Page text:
When Charles Darwin visited the Azores islands in the 19th Century, the birds he observed were familiar to him. However, if he had travelled there 500 years before, he would have found an ornithofauna as particular as that of the Galápagos. The recent discovery in these Portuguese islands and in Madeira of five extinct species of rail, which lost the ability to fly due to having evolved on islands, confirms how fragile they are in the face of changes to their habitat like the ones that must have occurred after the first visits by humans over 500 years ago.
In September 1826, the British naturalist Charles Darwin visited the Azores archipelago during the HMS Beagle's return voyage to the United Kingdom after more than four years travelling the world. In his diary he only mentions the existence of starlings, wagtails, finches and blackbirds; however, on the islands also lay the remains of other birds which populated the islands a few centuries before his visit. A new study, published in 'Zootaxa', now highlights the discovery of five extinct rail species, two in Madeira and three in the Azores.
"The species of birds very probably disappeared following the arrival of humans and the animals that came with them, like mice, rats and cats," told Josep Antoni Alcover
Paleontological exploration by Spanish, German and Portuguese researchers has made it possible to "discover new species of birds that very probably disappeared following the arrival of humans and the animals that came with them, like mice, rats and cats," according to Josep Antoni Alcover, a CSIC researcher working at the Mediterranean Institute for Advanced Studies (IMEDEA-CSIC/UIB) and co-author of the paper.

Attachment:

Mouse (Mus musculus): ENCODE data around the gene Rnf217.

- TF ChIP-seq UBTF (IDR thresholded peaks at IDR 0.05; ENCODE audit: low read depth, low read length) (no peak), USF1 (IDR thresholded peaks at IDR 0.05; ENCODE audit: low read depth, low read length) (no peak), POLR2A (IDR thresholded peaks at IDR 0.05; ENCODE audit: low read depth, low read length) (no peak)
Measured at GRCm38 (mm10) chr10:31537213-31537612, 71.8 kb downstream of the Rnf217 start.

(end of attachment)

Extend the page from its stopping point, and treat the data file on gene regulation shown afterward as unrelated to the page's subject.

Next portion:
The new species are: the Madeira rail (Rallus lowei), a flightless species with a very stout body; the Porto Santo rail (Rallus adolfocaesaris), graceful and probably not a very able flier; the São Miguel rail (Rallus carvaoensis), quite small, stout, flightless and with a somewhat curved beak; the Pico rail (Rallus montivagorum), larger than the São Miguel rail (but smaller than the continental species), graceful and with reduced flying capability; and the São Jorge rail (Rallus "minutus"), diminutive, relatively stout, with short legs, flightless and which does not have a definitive scientific name.
According to dating obtained from the bones of these birds, or from those of other species found which were associated to them, these five extinct species lived until fairly recently, especially the Azores rails. "At least one of these species survived until the 15th Century, so we are looking at a very recent extinction process," stresses Alcover.
According to the scientist, in Madeira the extinction may have been related to a possible visit by the Vikings (whether it was a colonisation is still not verified), who could have transported mice to the island. These would have brought about the disappearance of rails and other birds.
"The bone remains of native bird species which are now appearing show that if Darwin had been able to study the fossils hidden on these islands, or if he had visited 500 years earlier, he would have found a much more singular ornithofauna, with many indigenous bird species, like that which was found on the Galápagos islands," Alcover highlights.